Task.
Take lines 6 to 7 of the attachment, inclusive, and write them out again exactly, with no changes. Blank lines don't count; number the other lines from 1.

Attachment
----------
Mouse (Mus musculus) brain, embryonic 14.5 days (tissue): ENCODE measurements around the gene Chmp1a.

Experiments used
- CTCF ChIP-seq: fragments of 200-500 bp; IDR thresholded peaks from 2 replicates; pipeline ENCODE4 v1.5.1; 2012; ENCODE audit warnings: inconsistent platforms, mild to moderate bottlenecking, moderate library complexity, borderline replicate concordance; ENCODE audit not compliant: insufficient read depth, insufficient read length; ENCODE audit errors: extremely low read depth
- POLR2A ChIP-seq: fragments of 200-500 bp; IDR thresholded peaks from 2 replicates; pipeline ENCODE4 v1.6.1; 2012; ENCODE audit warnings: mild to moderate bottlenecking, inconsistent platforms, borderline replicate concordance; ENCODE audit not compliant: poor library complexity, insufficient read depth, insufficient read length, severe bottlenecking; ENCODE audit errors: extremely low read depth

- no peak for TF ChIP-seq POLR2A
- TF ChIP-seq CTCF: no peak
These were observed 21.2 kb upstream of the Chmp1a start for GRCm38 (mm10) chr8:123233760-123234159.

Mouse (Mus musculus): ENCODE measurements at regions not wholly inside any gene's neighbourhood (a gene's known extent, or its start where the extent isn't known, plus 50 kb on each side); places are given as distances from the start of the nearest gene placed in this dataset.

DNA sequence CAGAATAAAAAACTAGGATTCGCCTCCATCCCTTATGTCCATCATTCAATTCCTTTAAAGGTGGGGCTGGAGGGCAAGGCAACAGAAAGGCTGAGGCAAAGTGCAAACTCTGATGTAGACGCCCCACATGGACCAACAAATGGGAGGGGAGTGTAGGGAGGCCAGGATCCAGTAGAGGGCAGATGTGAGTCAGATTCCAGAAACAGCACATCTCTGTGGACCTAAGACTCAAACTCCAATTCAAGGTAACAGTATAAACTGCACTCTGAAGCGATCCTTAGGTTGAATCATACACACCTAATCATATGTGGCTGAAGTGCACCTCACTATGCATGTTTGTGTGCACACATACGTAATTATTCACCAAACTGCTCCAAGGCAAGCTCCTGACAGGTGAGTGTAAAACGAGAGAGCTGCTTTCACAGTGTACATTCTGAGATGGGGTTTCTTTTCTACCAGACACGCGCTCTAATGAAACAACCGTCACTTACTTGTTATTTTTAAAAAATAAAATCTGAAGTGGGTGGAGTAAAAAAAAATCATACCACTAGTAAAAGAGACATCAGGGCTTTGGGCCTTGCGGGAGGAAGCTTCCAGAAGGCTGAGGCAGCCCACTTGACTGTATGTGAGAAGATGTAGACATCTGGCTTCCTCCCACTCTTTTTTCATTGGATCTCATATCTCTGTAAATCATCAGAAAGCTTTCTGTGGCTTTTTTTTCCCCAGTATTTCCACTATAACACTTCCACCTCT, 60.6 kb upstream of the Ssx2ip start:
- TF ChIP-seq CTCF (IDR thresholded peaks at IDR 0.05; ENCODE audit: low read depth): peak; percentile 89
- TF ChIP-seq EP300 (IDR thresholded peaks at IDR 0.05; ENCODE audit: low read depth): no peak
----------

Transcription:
- TF ChIP-seq CTCF: no peak
These were observed 21.2 kb upstream of the Chmp1a start for GRCm38 (mm10) chr8:123233760-123234159.